The Science Behind HIIT

What’s the biggest bang for your buck?

Today’s blog is a guest blog by Zara Ryan of HIIT Like a Girl:

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What happens to your body when you do a HIIT workout?

Have you ever read the Heart Rate chart on a cardio machine at a gym? Or chosen a cardio machine program that says “fat burning?” It sounds like just what we’re all looking for, right? I mean, we all want to lose a little fat. So why choose a tough HIIT workout, when you can do a lower intensity cardio routine that specifically burns fat?

The real truth lies in the details. Here’s what’s really happening in your body during and even more importantly, after, 3 different types of 30 minute workouts for a 35 year old woman of average weight.

Workout #1- “Fat Burning” Zone

This represents a typical low to moderate intensity, steady state cardio workout, like walking on the treadmill at 3.5 mph for 30 minutes:

Total calories burned during workout= 126

% of calories from fat = 84%

Total calories burned 24 hours after workout = 0

 

Workout #2- “Cardio Training” Zone

Moderate intensity, steady state cardio workout, like running at 5 mph for 30 minutes.

Total calories burned during workout= 228

% calories  from fat= 66%

Total calories burned 24 hours after workout= 0

 

Workout #3- High Intensity Intervals (HIIT)

Varying intensity workout, in this example running at 5 mph for 40 sec. (low) and 9 mph for 20 sec. for a total of 30 min.

Total calories burned during workout= 298

% calories from fat= 35 %

Total calories burned 24 hours after workout= 200

Total calories burned = 498

 

So what’s the reason for the additional calorie burn after you’ve finished the HIIT workout?  It’s called EPOC, which stands for Excess Post-exercise Oxygen Consumption.  In simple terms, it’s the additional energy your body uses to return to equilibrium or homeostasis.  This process includes replacing muscle glycogen (stored energy within the muscles), repairing muscle fibers, returning the body temperature to normal and restoring oxygen levels in the blood and other body systems – the higher the intensity of a workout, the great the EPOC effect.  HIIT workouts provide your body with multiple opportunities for your body to work anaerobically, increasing the body’s need to replace energy stores and increasing the EPOC required to bring the body back to it’s normal resting state.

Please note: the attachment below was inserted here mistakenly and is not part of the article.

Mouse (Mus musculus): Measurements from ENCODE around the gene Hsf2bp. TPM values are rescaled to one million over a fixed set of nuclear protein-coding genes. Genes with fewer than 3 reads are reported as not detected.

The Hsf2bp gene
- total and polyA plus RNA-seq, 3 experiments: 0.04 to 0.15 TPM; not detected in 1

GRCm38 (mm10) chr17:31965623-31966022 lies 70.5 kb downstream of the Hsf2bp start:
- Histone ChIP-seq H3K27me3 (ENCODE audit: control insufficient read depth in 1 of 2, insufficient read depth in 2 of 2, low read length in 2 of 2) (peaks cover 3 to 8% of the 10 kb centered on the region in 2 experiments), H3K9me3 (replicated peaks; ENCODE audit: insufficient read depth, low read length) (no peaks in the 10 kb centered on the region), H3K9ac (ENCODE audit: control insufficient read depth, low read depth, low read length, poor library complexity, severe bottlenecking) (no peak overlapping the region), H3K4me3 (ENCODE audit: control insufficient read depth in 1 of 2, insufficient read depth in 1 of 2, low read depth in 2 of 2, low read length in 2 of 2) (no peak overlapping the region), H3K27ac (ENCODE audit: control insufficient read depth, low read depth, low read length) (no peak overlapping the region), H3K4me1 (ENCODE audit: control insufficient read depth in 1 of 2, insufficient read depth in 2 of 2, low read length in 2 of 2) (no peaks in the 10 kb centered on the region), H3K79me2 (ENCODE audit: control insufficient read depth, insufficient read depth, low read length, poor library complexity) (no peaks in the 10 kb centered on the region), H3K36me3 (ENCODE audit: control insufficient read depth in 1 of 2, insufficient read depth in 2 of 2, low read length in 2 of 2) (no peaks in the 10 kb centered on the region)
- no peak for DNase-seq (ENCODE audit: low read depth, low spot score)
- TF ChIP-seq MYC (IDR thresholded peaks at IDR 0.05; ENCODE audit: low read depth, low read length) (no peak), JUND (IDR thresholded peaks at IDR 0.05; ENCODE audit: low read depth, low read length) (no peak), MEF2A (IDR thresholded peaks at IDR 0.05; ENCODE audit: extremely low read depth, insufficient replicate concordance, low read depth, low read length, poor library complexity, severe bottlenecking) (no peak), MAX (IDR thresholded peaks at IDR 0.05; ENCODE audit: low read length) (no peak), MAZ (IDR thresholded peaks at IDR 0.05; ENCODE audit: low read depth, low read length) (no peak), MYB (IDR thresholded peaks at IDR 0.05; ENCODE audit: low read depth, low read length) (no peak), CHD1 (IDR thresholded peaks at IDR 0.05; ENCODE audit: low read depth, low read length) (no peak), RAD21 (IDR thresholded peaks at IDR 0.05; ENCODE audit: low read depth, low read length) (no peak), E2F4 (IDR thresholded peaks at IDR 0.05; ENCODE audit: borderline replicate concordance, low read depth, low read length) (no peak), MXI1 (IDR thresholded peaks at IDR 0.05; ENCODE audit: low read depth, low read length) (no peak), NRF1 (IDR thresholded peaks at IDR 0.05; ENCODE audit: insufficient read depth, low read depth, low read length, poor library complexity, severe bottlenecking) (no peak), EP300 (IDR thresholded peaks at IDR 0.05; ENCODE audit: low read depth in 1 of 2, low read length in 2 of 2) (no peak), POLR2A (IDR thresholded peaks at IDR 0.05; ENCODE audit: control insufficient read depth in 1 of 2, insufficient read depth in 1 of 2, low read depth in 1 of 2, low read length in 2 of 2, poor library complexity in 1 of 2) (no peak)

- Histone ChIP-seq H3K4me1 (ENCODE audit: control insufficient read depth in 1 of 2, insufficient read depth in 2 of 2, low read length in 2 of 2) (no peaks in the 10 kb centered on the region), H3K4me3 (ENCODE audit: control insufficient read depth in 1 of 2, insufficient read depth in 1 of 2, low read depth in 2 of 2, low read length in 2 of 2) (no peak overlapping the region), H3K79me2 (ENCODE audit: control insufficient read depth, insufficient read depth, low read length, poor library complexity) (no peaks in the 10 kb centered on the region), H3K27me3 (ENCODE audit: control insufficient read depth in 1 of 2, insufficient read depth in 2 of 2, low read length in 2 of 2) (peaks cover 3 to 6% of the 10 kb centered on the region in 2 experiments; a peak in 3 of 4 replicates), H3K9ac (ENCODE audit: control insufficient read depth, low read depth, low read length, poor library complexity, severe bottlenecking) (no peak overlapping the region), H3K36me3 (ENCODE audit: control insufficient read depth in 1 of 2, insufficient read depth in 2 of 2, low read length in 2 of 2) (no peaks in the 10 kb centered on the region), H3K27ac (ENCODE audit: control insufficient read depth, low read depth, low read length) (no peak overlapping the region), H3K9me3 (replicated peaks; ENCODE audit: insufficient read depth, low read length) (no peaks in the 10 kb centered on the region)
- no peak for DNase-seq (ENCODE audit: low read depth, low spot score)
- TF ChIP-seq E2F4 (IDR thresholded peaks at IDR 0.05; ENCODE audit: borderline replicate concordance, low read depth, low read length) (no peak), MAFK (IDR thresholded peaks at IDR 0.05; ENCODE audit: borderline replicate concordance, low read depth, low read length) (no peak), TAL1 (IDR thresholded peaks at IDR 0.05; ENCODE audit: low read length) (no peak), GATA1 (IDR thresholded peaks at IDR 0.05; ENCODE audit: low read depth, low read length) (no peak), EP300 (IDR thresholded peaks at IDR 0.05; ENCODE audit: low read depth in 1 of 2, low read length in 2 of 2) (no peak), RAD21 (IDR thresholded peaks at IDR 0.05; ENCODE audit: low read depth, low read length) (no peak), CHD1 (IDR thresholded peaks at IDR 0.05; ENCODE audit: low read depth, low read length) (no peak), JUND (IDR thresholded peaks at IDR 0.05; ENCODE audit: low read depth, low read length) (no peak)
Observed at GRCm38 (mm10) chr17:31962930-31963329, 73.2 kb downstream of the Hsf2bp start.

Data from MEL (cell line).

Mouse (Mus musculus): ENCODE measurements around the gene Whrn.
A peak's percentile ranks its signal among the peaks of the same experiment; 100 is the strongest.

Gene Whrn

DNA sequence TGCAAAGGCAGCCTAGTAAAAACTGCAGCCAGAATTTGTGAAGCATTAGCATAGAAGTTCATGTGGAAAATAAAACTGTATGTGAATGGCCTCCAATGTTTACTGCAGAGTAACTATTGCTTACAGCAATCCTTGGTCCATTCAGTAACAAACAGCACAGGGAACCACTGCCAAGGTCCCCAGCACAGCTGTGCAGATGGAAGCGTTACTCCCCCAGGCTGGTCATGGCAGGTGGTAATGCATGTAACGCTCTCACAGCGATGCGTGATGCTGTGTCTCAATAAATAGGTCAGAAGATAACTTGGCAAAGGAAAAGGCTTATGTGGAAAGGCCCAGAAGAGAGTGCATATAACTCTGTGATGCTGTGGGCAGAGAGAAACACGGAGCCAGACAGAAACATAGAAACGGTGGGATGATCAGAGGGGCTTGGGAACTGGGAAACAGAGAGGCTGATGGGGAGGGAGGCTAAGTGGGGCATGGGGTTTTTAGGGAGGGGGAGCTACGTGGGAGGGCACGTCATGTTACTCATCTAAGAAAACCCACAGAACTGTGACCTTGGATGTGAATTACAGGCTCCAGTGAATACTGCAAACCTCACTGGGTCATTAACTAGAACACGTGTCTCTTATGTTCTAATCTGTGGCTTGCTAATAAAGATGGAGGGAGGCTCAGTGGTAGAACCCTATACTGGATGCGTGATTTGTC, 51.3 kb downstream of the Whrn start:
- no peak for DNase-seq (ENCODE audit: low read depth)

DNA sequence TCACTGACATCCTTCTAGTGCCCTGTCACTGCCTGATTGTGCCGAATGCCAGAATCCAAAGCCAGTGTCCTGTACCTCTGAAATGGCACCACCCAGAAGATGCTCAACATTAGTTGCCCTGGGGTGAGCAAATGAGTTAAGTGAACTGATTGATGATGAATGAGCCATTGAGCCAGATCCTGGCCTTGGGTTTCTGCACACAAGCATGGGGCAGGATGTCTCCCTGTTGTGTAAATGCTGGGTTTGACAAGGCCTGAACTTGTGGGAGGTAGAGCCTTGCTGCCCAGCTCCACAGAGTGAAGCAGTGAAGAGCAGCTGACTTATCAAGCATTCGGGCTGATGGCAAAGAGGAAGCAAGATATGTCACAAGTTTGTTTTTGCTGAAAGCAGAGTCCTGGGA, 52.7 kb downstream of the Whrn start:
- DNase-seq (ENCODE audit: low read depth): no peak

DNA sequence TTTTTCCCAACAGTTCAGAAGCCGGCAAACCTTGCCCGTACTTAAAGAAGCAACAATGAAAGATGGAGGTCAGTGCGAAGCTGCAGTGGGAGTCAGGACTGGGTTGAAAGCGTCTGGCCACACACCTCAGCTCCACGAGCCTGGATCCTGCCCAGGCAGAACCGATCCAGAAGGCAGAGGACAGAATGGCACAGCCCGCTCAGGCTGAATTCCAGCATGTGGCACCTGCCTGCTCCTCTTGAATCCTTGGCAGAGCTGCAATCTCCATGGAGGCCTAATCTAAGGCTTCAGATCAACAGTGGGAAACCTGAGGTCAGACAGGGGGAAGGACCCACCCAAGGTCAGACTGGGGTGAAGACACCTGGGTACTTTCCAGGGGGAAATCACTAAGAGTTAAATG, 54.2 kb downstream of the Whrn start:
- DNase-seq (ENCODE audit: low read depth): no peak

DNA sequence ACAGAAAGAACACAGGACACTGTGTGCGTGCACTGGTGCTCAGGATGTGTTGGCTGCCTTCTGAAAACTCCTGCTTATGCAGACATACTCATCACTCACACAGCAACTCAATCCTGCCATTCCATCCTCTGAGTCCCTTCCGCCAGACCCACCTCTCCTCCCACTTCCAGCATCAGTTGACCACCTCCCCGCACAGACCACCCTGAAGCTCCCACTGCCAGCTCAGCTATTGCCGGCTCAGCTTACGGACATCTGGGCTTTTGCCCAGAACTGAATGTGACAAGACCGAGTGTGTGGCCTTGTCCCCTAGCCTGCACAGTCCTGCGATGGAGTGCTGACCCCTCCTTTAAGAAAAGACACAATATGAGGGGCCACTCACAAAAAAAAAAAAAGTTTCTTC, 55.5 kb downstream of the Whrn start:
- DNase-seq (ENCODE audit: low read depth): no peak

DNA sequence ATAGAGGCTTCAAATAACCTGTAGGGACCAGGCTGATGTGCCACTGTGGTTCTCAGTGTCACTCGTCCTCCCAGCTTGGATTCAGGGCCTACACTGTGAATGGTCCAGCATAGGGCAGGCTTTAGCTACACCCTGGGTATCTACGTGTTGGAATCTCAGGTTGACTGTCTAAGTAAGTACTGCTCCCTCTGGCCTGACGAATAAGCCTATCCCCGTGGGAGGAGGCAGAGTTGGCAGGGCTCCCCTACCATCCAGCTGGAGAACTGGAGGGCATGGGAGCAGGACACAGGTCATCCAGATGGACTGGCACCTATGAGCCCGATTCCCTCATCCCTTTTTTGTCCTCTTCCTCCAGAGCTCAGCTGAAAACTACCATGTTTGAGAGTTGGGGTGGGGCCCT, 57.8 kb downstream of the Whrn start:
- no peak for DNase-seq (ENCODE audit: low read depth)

So what’s the bottom line?

HIIT workouts are great for burning lots of calories in a short amount of time, as well as improving cardiovascular and muscular endurance and strength.  HIIT workouts are effective cross training for runners and other endurance athletes, due to the focus on anaerobic work, which increases the body’s lactate threshold and allows your body to work at a higher intensity for longer before reaching fatigue.  HIIT workouts focused on strength training are especially important for endurance athletes looking to increase their speed and their performance on hills (whether running or cycling).

It’s important to start each workout with a proper warm up to prepare your body to work at a high intensity.  To get optimal results, HIIT workouts should be performed no more than 3-4 days per week to allow for recovery time in between.  It is beneficial to perform low to moderate intensity workouts on the days in between HIIT workouts.  The bottom line is that if you’re going to spend any amount of time working out, you might as well get the biggest bang for your buck and do HIIT!

Thanks Zara!

For more information on local HIIT classes, be sure to check out www.hiitlag.com. I teach 3 days per week – Mondays at 11, Wednesday & Friday at 6 a.m.

hiitlag

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